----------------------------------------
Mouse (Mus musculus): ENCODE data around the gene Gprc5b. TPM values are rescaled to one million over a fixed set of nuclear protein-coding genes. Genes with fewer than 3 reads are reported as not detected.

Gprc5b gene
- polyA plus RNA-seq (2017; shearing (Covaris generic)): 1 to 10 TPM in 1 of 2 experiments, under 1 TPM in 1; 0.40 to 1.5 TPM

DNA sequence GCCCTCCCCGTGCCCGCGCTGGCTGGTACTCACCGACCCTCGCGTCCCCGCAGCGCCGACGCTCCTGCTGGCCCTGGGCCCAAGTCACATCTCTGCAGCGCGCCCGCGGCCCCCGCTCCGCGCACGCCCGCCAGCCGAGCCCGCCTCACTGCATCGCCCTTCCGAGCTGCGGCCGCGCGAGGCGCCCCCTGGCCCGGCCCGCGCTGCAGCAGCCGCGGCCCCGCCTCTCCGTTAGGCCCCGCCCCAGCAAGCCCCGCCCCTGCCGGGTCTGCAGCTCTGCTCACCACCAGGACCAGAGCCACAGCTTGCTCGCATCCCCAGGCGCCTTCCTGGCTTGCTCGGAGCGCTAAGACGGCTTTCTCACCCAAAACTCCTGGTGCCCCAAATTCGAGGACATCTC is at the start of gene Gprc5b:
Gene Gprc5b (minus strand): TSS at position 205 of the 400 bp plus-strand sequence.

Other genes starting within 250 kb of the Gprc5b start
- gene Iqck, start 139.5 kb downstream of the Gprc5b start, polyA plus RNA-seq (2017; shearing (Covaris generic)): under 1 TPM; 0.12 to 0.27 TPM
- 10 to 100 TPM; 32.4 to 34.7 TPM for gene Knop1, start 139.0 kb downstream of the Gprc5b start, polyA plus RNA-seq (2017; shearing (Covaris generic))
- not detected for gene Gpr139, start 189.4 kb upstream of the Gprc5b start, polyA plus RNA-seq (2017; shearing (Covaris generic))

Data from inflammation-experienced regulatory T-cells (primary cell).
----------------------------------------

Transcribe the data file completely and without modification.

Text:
Mouse (Mus musculus): ENCODE data around the gene Gprc5b. TPM values are rescaled to one million over a fixed set of nuclear protein-coding genes. Genes with fewer than 3 reads are reported as not detected.

Gprc5b gene
- polyA plus RNA-seq (2017; shearing (Covaris generic)): 1 to 10 TPM in 1 of 2 experiments, under 1 TPM in 1; 0.40 to 1.5 TPM

DNA sequence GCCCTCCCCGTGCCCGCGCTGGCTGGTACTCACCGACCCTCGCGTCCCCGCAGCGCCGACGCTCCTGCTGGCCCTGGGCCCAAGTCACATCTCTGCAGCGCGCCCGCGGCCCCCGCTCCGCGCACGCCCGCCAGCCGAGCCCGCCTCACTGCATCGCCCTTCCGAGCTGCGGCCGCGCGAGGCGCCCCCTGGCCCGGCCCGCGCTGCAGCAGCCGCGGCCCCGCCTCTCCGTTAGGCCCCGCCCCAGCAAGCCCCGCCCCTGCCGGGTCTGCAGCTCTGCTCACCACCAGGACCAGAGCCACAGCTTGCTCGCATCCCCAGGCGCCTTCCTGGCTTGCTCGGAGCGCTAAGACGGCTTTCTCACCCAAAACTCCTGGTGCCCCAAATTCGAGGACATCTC is at the start of gene Gprc5b:
Gene Gprc5b (minus strand): TSS at position 205 of the 400 bp plus-strand sequence.

Other genes starting within 250 kb of the Gprc5b start
- gene Iqck, start 139.5 kb downstream of the Gprc5b start, polyA plus RNA-seq (2017; shearing (Covaris generic)): under 1 TPM; 0.12 to 0.27 TPM
- 10 to 100 TPM; 32.4 to 34.7 TPM for gene Knop1, start 139.0 kb downstream of the Gprc5b start, polyA plus RNA-seq (2017; shearing (Covaris generic))
- not detected for gene Gpr139, start 189.4 kb upstream of the Gprc5b start, polyA plus RNA-seq (2017; shearing (Covaris generic))

Data from inflammation-experienced regulatory T-cells (primary cell).